In the groups loaded parallel to the grain (Fig. 7), group A began to yield at approximately 15 kN. The maximum load was approximately 25 kN, at a slip of 25 mm. Failure (which was defined as the point where the load decreased to 80% of the maximum) occurred at greater than 30 mm in almost all specimens; therefore, a high deformation capacity was observed. Comparing A to the other groups, the impregnated groups yield a higher stiffness and yielding load, and the maximum loads appear at the lower slip. A comparison of the types of impregnated resin (Group B to D and Group C to E) reveal that a higher stiffness and maximum load was achieved in the groups using acryl, and a higher deformation capacity was observed in the groups using urethane.
In the groups loaded perpendicularly to the grain (Fig. 8), group F began to yield at approximately 13 kN. After yielding, the load gradually increased and the maximum load was approximately 20 kN. A sudden decrease in the load was observed immediately after the maximum load. In the impregnated groups, higher stiffness values were observed. After yielding, the load was almost constant until the joints failed, especially in groups H and J. All the impregnated groups exhibited deformation capacities that were almost identical to that of group F.
The perfect elasto-plastic model  was applied to the load–slip relationships (Figs. 7 and 8). The model is used for evaluating the characteristics values of structural elements including timber joints [15,16,17,18]. The method for obtaining the characteristics values is explained below and Fig. 10. The black line means the load–slip relationship obtained by the test. Pmax and δmax mean maximum load and slip at maximum load, respectively. At first, a direct line is drawn between 0.1Pmax and 0.4Pmax, and 0.4Pmax and 0.9Pmax on the relationship. The former and later are named Line I and II, respectively. Line II shifts until it meets the load–slip relationship, and the shifted line is named Line III. The new line parallel to the horizontal axis which passing through the intersection of Line I and III is drawn and named Line IV. The intersection of Line IV with the load–slip relationship is determined as yield point, and the abscissa and ordinate of the point are slip at yielding δy and yield load Py, respectively. The line connecting origin and yield point is named Line V, and the slope of Line V is determined as stiffness K. Next, the slip at ultimate load δu is determined as the abscissa of point when the load is decreased to 0.8Pmax after surpassing the maximum load. Then the energy on the load–slip relationship from origin to δu (dotted part) is found and it is symbolled as S. The Line VI parallel to the horizontal axis is drawn so that the area of trapezoid which consists of Line V, Line VI, horizontal axis, and X = δu (red part in Fig. 10) becomes same with energy S. The ordinate of Line VI is determined as ultimate load Pu. The average and standard deviation are shown in Table 3. This result enables a quantitative evaluation of the strengthening effect of resin impregnation. Figure 11 shows the ratio of the impregnated groups to the control group. The ratio values were calculated using each average value in Table 3.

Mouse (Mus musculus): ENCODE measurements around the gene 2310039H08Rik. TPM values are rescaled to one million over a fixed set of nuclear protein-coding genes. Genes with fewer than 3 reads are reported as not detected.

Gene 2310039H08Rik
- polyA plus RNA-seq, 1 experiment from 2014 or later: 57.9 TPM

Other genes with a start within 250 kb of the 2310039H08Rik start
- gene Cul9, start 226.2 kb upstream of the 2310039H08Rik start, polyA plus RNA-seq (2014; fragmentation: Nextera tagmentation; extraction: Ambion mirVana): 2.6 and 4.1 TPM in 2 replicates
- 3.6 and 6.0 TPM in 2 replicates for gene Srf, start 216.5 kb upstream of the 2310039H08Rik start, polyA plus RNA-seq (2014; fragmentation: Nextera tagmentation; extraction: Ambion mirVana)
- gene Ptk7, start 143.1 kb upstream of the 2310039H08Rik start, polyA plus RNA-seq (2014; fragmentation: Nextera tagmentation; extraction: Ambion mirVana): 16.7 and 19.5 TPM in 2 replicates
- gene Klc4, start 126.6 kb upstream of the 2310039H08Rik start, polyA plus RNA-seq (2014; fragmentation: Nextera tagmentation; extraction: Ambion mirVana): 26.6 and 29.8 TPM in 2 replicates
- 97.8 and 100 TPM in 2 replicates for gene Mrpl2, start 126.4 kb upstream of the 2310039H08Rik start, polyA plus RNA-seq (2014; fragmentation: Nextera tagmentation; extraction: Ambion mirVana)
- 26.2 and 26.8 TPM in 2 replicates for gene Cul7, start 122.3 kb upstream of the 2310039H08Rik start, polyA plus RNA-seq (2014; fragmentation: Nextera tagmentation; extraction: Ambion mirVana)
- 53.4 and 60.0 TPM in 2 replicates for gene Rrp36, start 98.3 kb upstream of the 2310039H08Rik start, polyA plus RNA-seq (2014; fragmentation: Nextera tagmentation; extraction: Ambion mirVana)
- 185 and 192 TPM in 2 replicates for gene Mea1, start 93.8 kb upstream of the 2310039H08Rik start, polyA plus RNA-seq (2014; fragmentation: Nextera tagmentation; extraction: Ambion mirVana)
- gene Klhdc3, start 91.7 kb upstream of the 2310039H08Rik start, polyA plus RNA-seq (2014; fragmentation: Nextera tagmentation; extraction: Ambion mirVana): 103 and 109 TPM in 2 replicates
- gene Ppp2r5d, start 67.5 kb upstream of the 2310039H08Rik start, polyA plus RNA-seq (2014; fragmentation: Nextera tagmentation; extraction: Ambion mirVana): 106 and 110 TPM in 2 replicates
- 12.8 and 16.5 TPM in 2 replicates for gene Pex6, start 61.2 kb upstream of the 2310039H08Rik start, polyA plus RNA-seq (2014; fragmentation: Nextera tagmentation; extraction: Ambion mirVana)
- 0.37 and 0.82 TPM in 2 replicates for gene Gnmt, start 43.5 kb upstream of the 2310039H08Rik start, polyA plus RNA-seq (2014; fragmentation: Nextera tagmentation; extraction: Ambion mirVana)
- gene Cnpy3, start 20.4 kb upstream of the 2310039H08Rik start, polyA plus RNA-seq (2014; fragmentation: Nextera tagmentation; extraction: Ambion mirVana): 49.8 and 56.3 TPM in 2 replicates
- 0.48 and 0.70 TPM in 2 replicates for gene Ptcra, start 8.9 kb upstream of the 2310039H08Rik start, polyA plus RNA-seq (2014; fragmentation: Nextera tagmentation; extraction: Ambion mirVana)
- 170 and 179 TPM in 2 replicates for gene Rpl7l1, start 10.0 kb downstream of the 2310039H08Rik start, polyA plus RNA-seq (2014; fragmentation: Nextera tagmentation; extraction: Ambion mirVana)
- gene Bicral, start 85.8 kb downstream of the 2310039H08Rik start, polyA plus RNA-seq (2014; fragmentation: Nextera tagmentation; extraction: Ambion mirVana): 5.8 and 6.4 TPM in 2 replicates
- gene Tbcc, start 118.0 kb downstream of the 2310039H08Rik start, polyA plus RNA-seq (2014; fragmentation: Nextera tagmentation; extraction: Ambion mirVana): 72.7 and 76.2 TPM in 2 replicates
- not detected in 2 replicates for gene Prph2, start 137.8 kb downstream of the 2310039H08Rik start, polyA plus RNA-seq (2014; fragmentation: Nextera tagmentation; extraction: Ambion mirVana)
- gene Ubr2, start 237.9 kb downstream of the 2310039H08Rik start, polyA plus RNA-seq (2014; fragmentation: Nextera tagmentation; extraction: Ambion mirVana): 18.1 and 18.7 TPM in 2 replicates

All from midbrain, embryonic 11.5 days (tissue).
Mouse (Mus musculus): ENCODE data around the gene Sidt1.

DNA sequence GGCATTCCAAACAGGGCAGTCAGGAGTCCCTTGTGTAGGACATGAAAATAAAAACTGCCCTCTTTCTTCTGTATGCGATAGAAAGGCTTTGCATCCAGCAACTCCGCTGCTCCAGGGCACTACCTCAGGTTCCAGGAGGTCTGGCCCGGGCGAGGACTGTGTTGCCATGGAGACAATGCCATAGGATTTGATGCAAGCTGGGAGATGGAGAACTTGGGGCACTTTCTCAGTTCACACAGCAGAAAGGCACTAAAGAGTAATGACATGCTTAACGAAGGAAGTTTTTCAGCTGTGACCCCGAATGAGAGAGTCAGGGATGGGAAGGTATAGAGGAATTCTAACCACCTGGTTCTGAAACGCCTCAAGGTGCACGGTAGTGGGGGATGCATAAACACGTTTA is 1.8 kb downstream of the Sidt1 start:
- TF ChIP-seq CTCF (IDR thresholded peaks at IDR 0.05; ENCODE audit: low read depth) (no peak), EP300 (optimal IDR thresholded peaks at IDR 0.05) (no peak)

In the groups loaded parallel to the grain (Fig. 11a), clear improvements were observed in the selected parameters: stiffness K, yield load Py, ultimate load Pu, and maximum load Pmax, especially in the groups using acryl. For Group C, the above four parameters, the ratios standardized with group A were 2.04, 1.73, 1.50, and 1.44, respectively. In the case of urethane, the values also increased. The ratios of group E for the four parameters were 1.91, 1.38, 1.17, and 1.17, respectively. The results indicate that the type of resin showed a stronger strengthening effect. It is assumed that the urethane used in this study had an evaporation residue of 40%, and a large lumen existed when curing was complete. The validity of this assumption is confirmed by the SEM image reported in a previous study . The higher ratios for K and Py strongly reflect the mechanical properties of the wood surface, because the embedment of the bolt was concentrated in the surface part of the wood for small values of slip. When the slip reached a value around Pu, embedment also occurred into the inner part of the wood. The decrease in load was caused by splitting, as shown in Fig. 9a. The values of Pmax were mainly determined by the splitting properties, and there was a lower strengthening effect. For an incision depth of 4 mm (groups B and D), increments in the selected parameters were also observed; however, the ratios were lower than those for a depth of 10 mm. A decrease in slip was observed in the impregnated groups. For example, the ratios of slip at maximum load δmax of groups C and E are 0.56 and 0.60, respectively. It is assumed that the resin impregnation reduces the flexibility of wood cells against external forces and causes fracture at a lower level of slip. As a result, energy S was also reduced to almost half of group A for an impregnation depth of 10 mm.